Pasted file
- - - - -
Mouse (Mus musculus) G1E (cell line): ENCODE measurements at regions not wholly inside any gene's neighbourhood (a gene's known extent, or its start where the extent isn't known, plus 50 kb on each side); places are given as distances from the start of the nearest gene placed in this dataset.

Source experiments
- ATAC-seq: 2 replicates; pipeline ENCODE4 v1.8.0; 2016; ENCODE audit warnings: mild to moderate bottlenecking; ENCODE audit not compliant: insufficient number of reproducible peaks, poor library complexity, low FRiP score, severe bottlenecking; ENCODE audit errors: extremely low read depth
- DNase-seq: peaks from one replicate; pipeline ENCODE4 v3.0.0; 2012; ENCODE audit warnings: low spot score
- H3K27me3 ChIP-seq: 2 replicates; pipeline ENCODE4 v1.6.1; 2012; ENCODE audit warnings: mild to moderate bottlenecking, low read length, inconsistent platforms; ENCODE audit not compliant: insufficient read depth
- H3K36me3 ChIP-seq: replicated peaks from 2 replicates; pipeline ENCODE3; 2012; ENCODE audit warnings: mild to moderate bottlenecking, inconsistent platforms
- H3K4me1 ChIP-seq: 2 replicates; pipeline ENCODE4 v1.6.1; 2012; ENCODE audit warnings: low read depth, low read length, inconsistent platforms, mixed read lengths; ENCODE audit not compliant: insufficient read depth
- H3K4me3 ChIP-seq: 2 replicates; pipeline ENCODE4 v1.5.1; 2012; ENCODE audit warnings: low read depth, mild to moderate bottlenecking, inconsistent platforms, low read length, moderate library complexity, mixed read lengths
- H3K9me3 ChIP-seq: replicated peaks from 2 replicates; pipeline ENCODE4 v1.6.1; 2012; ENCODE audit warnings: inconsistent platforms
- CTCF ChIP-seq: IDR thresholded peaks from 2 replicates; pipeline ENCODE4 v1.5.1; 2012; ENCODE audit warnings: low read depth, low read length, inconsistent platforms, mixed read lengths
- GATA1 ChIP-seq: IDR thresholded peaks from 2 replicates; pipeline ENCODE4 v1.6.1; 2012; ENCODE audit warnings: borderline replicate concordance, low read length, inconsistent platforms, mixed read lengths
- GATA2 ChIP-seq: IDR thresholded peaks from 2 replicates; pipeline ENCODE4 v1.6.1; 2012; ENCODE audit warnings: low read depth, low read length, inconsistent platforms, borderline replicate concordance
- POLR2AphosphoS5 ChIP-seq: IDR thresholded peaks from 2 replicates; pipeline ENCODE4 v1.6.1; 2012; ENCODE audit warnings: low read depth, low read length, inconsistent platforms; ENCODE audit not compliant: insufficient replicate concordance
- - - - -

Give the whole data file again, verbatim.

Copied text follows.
Mouse (Mus musculus) G1E (cell line): ENCODE measurements at regions not wholly inside any gene's neighbourhood (a gene's known extent, or its start where the extent isn't known, plus 50 kb on each side); places are given as distances from the start of the nearest gene placed in this dataset.

Source experiments
- ATAC-seq: 2 replicates; pipeline ENCODE4 v1.8.0; 2016; ENCODE audit warnings: mild to moderate bottlenecking; ENCODE audit not compliant: insufficient number of reproducible peaks, poor library complexity, low FRiP score, severe bottlenecking; ENCODE audit errors: extremely low read depth
- DNase-seq: peaks from one replicate; pipeline ENCODE4 v3.0.0; 2012; ENCODE audit warnings: low spot score
- H3K27me3 ChIP-seq: 2 replicates; pipeline ENCODE4 v1.6.1; 2012; ENCODE audit warnings: mild to moderate bottlenecking, low read length, inconsistent platforms; ENCODE audit not compliant: insufficient read depth
- H3K36me3 ChIP-seq: replicated peaks from 2 replicates; pipeline ENCODE3; 2012; ENCODE audit warnings: mild to moderate bottlenecking, inconsistent platforms
- H3K4me1 ChIP-seq: 2 replicates; pipeline ENCODE4 v1.6.1; 2012; ENCODE audit warnings: low read depth, low read length, inconsistent platforms, mixed read lengths; ENCODE audit not compliant: insufficient read depth
- H3K4me3 ChIP-seq: 2 replicates; pipeline ENCODE4 v1.5.1; 2012; ENCODE audit warnings: low read depth, mild to moderate bottlenecking, inconsistent platforms, low read length, moderate library complexity, mixed read lengths
- H3K9me3 ChIP-seq: replicated peaks from 2 replicates; pipeline ENCODE4 v1.6.1; 2012; ENCODE audit warnings: inconsistent platforms
- CTCF ChIP-seq: IDR thresholded peaks from 2 replicates; pipeline ENCODE4 v1.5.1; 2012; ENCODE audit warnings: low read depth, low read length, inconsistent platforms, mixed read lengths
- GATA1 ChIP-seq: IDR thresholded peaks from 2 replicates; pipeline ENCODE4 v1.6.1; 2012; ENCODE audit warnings: borderline replicate concordance, low read length, inconsistent platforms, mixed read lengths
- GATA2 ChIP-seq: IDR thresholded peaks from 2 replicates; pipeline ENCODE4 v1.6.1; 2012; ENCODE audit warnings: low read depth, low read length, inconsistent platforms, borderline replicate concordance
- POLR2AphosphoS5 ChIP-seq: IDR thresholded peaks from 2 replicates; pipeline ENCODE4 v1.6.1; 2012; ENCODE audit warnings: low read depth, low read length, inconsistent platforms; ENCODE audit not compliant: insufficient replicate concordance